If there were a couple of magic buttons to push it would sure make life easier. The first button would be the "automatically educated" for anyone who didn't take allergies seriously. The second would be the "delete anaphyaxis". The third would be the "Easy chair with a beverage of choice, whenever needed" button. :wink:

Well, that's my not so articulate post.

 Post subject:
PostPosted: Thu May 15, 2008 6:33 am 
Site Admin

Joined: Tue Mar 22, 2005 11:17 pm
Posts: 6616
Location: Ottawa
This is what I got from your post. All very real concerns for all of us parents:
Which test to take and how often?
Is this a true reaction or anxiety?
Does this reaction warrunt epinephrine = is it an anaphylaxis reaction?
How do I explain the need to take this seriously without scaring the child or sounding like a crack pot?
When will she outgrow, will she outgrow, when she does how do I get her to eat?
How do I make my child understand what they need to do to keep themselves safe?
How can I get others to understand what they need to do to keep her safe?
Why won't any of these people listen to me?!
What do I tell the school...will they understand?

How old is your daughter?

Daughter: asthma, allergies to egg, milk, peanuts, tree nuts, most legumes (not soy and green beans) & penicillin. Developing hayfever type allergies.
Husband: no allergies
Me: Oral Allergy Syndrome, Allergic to Birch trees

 Post subject:
PostPosted: Fri May 16, 2008 4:28 am 

Joined: Tue Nov 07, 2006 6:40 am
Posts: 51
Location: Victoria
Yes and no.

I'll try to reask them, lol, after a day of sensible thinking and provide a more succinct example.

She tested negative for eggs on both the rast and scratch test, then on the challenge in the allergists office. Then at home decided wasn't ready to eat eggs but would peel them for us for our egg salad sandwiches (a new treat in our house, allergist said we could have eggs in the house now :D ) However, she got itchy hands when she peeled them, no hives. Could this be anxiety? Allergy still exists?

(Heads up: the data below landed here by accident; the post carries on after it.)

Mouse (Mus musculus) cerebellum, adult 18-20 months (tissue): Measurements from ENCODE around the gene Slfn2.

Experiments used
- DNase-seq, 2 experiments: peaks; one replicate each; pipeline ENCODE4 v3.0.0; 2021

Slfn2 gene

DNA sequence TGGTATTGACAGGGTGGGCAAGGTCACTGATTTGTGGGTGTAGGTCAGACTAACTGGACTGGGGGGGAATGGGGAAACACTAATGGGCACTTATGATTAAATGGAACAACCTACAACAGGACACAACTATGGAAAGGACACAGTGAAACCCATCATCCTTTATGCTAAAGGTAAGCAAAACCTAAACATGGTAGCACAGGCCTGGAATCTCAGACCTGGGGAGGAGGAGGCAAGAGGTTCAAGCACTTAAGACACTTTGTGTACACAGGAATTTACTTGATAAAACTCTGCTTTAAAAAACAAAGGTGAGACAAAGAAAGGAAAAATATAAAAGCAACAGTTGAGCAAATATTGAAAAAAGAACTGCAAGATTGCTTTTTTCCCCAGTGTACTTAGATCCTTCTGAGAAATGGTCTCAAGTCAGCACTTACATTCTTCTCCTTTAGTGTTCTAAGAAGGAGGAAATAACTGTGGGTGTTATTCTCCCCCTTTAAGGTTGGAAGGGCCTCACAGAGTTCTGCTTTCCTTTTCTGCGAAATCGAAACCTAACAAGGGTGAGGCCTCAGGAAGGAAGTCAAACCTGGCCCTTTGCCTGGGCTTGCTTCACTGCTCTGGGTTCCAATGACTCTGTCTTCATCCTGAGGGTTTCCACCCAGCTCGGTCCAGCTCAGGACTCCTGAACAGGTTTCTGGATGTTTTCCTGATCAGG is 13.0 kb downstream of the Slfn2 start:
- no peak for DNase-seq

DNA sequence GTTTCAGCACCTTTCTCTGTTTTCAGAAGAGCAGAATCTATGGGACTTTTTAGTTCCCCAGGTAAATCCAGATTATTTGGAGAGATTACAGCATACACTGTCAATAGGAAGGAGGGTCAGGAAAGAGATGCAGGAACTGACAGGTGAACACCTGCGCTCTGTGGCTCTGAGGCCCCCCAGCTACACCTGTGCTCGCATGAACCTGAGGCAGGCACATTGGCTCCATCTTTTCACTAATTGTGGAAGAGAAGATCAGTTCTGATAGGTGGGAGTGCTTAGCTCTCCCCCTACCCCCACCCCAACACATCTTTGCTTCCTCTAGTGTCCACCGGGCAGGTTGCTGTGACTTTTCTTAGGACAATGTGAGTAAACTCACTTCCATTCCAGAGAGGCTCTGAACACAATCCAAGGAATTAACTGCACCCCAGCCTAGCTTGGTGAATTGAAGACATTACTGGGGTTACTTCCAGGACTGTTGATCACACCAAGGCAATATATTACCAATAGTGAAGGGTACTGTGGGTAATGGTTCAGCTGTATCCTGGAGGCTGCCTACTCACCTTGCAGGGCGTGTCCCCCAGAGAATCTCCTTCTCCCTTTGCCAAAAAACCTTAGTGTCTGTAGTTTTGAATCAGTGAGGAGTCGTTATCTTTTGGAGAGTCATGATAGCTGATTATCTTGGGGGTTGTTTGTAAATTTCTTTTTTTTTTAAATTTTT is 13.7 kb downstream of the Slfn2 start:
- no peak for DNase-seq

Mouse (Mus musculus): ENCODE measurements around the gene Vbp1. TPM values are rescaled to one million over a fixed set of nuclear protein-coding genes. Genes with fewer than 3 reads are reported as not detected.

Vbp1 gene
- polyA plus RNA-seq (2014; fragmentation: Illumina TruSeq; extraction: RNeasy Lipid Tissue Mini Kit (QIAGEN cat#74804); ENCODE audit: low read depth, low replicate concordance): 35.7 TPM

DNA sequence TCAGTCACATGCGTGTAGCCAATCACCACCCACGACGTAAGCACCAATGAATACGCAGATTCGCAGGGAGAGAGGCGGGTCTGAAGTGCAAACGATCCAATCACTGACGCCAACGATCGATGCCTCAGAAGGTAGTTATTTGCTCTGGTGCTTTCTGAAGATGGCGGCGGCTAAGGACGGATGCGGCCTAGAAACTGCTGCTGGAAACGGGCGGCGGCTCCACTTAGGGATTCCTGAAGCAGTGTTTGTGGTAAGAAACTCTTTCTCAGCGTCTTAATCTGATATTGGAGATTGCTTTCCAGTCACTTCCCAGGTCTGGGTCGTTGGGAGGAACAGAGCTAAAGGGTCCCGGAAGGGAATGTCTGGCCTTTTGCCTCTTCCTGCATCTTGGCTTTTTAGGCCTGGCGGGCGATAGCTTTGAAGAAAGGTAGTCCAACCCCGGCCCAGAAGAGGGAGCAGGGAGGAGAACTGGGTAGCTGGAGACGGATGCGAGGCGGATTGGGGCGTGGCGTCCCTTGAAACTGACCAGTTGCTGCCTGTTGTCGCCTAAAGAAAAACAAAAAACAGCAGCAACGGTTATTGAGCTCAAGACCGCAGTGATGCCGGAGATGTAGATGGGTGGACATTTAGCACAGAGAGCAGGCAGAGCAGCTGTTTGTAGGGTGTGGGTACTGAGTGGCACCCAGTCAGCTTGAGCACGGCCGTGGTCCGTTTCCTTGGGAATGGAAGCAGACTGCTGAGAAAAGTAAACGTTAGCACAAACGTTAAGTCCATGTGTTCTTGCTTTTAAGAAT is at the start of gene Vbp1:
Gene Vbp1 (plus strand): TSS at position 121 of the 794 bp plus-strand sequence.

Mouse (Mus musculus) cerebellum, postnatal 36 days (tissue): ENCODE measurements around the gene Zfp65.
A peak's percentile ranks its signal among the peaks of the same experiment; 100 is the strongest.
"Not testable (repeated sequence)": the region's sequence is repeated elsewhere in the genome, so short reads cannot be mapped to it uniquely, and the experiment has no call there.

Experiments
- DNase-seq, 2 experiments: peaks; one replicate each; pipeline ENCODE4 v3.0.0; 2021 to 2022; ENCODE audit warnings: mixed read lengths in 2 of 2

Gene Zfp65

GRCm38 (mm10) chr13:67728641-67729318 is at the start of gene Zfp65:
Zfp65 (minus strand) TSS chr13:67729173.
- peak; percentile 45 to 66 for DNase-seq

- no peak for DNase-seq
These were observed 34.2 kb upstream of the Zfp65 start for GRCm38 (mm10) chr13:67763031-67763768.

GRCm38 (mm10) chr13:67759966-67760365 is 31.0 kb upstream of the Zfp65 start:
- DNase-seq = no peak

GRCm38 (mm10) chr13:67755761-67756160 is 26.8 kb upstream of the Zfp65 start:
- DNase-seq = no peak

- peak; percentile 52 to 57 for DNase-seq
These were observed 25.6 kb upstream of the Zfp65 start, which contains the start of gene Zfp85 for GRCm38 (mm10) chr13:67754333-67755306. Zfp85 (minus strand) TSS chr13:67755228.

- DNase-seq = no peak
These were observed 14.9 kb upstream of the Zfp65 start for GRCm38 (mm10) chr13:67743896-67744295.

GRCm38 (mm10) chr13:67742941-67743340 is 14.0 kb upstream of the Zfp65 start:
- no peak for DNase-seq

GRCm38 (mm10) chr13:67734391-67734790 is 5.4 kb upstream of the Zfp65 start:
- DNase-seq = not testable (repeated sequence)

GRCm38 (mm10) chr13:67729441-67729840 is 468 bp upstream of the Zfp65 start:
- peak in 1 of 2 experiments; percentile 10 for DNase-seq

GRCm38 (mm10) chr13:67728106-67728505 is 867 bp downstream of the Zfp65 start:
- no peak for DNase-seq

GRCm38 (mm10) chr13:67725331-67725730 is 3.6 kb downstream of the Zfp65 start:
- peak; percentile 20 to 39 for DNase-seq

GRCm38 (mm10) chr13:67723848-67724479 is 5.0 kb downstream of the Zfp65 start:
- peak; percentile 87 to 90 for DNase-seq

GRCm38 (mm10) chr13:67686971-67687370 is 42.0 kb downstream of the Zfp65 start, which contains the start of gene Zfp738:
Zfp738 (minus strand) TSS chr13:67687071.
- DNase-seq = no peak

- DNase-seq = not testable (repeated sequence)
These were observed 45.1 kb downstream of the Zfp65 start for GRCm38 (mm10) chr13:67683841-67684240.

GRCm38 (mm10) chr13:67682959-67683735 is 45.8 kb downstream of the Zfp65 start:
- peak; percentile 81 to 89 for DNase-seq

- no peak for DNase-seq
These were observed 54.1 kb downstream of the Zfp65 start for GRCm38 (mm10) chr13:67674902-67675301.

We're still challenging the other anaphylactic foods in the allergists office. It seems it's going to be a long process. We're okay with that. However, it was suggested to us that we should be telling the school that she's no longer allergic. However, we're still challenging the other foods and given that the article in allergic living last month stated that the only 100% test is to challenge the food, it doesn't seem sensible to say anything until we know for sure and challenged all the serious allergens. Does that make sense? I'm not comfortable doing otherwise but was given the impression I'm being too cautious. However, given how hard it is to have allergy precautions put in place it seems best to leave the precaustions/protocols in place until we know for sure. There are other kids there with allergies as well so they need to be in place anyway. We're already labelled pain in the tuckus parents for expecting that at the very least the District policy be in place...the Student protection order is another matter entirely. Who's accountable for making sure Districts are accountable for this anyway? It seems they make rules but then it's forgotten about...and no one's more the wiser.

Yes, how do you get people to listen and take allergies seriously? We must people need to hear those words, "This person could die if you keep being a nimwit and don't take this seriously."

I'm not sure I'm being any more articulate tonight.

oh yes, she's 13. It does seem she is beginning to outgrow a lot of her allergies. We're thrilled. However, she has a lot of anxiety around this. She wants to know for sure, through challenging (if she must, it kind of freaks her out) before she tells anyone because she's concerned they'll put her at risk as they've done in teh past when she was definitely still allergic. We're a bit concerned as well.

I guess my other question is, the chart about allergy testing, in the allergic living implies that all the allergy testing allergist do, can be meaningless if they aren't 100% accurate. I imagine that doesn't make allergist too happy. I feel less comfortable trusting test results than ever. How do other people feel about this information?